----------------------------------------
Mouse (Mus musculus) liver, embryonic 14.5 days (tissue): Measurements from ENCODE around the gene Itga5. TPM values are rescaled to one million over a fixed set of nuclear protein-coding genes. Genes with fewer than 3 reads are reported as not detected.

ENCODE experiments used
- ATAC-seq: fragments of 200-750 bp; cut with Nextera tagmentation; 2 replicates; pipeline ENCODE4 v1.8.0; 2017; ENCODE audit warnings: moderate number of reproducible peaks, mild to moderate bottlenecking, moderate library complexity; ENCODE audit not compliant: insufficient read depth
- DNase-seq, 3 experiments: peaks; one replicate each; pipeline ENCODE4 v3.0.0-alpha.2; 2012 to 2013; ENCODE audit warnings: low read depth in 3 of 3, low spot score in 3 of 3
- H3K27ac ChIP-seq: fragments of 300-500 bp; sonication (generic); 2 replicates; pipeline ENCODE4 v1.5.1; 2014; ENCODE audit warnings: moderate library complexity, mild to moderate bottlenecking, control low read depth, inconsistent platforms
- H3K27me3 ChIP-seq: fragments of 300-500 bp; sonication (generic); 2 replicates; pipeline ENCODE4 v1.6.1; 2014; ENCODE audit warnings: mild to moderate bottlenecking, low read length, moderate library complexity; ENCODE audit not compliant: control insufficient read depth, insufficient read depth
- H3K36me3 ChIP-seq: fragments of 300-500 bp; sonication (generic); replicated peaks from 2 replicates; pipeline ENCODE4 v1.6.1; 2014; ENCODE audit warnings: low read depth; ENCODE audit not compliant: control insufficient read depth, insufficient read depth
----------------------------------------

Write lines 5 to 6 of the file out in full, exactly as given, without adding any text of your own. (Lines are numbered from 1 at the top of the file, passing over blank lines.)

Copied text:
- H3K27ac ChIP-seq: fragments of 300-500 bp; sonication (generic); 2 replicates; pipeline ENCODE4 v1.5.1; 2014; ENCODE audit warnings: moderate library complexity, mild to moderate bottlenecking, control low read depth, inconsistent platforms
- H3K27me3 ChIP-seq: fragments of 300-500 bp; sonication (generic); 2 replicates; pipeline ENCODE4 v1.6.1; 2014; ENCODE audit warnings: mild to moderate bottlenecking, low read length, moderate library complexity; ENCODE audit not compliant: control insufficient read depth, insufficient read depth